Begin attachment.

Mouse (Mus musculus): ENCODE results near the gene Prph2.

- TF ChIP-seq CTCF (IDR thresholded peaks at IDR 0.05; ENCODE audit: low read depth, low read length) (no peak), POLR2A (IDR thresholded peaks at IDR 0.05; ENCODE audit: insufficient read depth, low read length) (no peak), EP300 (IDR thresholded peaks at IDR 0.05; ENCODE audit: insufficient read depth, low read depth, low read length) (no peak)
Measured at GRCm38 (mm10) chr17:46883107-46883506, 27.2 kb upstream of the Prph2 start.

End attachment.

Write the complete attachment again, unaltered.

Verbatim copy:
Mouse (Mus musculus): ENCODE results near the gene Prph2.

- TF ChIP-seq CTCF (IDR thresholded peaks at IDR 0.05; ENCODE audit: low read depth, low read length) (no peak), POLR2A (IDR thresholded peaks at IDR 0.05; ENCODE audit: insufficient read depth, low read length) (no peak), EP300 (IDR thresholded peaks at IDR 0.05; ENCODE audit: insufficient read depth, low read depth, low read length) (no peak)
Measured at GRCm38 (mm10) chr17:46883107-46883506, 27.2 kb upstream of the Prph2 start.